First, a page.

Moreover, given his musical background, Chazelle is evidently more adept at using his music, rather than images, to tell the story. Extending the delight and euphoria set by the opening song, Chazelle further captures the high-spirited L.A. lifestyle in an equally peppy song “Someone in the Crowd.” Then, arguably the most memorable song of the movie, “City of Stars” fuses romance with light melancholy, reflecting the emotional arc of the characters. Finally, Mia’s soulful engagement in singing her “Audition” is a personal statement about her character and the familiar “hold-on-to-your-dream” motif of the film. By contrast, the images of the movie seem nothing beyond simply pleasing to look at. The cinematic movement, composition, lighting, and colors are swooning and beautiful, yet they hardly serve the purpose of storytelling. In particular, the use of color seems too arbitrary and violent at times. The quarrel scene of Seb’s surprise dinner is lit in almost exactly the same way as the hotel room scene in Vertigo, both featuring cyan-colored neon lights filtering through the window. While Hitchcock associated his Madeline with cyan and uses the color to add an uncanny and ghostly quality for the scene, the same color used in a scene in which a couple dine and conflict looks rather purposeless, if not out of place.
Finally, we have to answer the most important question raised in this article—has "La La Land" truly revived the musical genre, or at least, represented some form of return to greatness? In multiple ways, the film has paid too much its virtuoso tribute to "Singin’ in the Rain." Yet, the former demonstrably lacks the wit, humor and respect to characters and storytelling as presented in the 1952 classic musical. Chazelle seeks to celebrate, to woo and to impress, rather than to inspire, adhering the bygone techniques and mannerism popular in the 40s and 50s—the heyday of the American musical.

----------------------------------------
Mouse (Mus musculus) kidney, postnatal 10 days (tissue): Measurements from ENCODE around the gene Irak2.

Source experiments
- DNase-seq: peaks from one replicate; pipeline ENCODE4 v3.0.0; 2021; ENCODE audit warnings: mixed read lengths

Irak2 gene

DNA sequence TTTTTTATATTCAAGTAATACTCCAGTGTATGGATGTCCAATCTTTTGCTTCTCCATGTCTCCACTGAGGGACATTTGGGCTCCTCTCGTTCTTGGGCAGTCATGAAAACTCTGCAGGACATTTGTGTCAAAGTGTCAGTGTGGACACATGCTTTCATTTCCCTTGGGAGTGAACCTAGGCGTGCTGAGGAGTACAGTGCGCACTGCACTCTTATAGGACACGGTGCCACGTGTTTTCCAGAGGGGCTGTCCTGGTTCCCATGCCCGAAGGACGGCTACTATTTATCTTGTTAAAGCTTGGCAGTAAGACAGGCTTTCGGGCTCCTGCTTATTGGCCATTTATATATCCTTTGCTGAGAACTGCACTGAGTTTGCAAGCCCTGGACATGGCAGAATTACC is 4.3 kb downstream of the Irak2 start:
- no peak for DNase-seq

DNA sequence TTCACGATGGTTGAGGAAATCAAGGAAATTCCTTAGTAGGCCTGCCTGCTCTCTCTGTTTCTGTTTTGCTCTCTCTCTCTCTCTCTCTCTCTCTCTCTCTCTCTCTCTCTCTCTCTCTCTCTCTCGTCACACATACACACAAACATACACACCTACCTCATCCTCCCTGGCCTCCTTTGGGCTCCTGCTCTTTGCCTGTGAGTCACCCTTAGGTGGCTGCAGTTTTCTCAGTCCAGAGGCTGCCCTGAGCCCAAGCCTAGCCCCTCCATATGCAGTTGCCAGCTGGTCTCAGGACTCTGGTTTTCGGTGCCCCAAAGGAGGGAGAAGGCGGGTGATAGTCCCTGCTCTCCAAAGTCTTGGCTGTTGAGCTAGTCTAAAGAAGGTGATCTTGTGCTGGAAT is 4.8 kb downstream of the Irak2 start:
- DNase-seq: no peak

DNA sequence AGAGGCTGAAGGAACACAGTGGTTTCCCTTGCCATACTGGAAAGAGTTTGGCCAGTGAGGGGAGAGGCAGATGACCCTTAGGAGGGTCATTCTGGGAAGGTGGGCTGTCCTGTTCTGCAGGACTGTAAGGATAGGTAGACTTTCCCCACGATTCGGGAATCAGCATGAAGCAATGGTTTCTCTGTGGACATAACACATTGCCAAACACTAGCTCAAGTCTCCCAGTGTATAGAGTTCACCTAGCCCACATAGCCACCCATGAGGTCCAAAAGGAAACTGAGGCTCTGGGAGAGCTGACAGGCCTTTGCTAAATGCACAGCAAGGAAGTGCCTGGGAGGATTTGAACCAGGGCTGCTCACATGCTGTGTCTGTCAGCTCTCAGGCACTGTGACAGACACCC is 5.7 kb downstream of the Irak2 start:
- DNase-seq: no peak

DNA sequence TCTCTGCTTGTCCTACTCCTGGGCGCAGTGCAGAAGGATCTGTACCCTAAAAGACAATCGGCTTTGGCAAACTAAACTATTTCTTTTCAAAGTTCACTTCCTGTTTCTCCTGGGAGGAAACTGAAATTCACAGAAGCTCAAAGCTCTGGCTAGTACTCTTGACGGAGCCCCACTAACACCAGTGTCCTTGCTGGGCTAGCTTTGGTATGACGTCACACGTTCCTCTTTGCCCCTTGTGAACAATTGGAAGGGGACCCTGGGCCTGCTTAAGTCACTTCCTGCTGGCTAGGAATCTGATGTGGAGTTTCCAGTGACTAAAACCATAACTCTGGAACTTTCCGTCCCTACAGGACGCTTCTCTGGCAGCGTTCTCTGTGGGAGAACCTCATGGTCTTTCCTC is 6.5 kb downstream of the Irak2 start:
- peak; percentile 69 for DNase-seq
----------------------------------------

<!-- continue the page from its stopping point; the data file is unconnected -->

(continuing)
If John Legend’s statement about jazz encapsulates Chazelle’s mission to produce a musical, “Jazz is not about the past—it is about the future,” then Chazelle has ironically failed at just that. The film is precisely too much about the formalism of the past—its methods, its mannerisms and its taste of beauty, which have overtaken Chazelle’s original artistry as a modern storyteller. Perhaps, however, this article has criticized the film for the wrong reasons: the year of 2016 is an apocalyptic time. It is not a surprise that Hollywood adores a film like "La La Land" and the comeback of its most escapist genre. Hence, I continue to believe that "La La Land" will sweep the Oscars (perhaps excepting best original screenplay and lead actor) and, hopefully, will cause more audiences to say, “What a glorious feeling. I’m happy again.”
Robin Wang is a Trinity sophomore. His column, "movie big mouth" runs on alternate Tuesdays.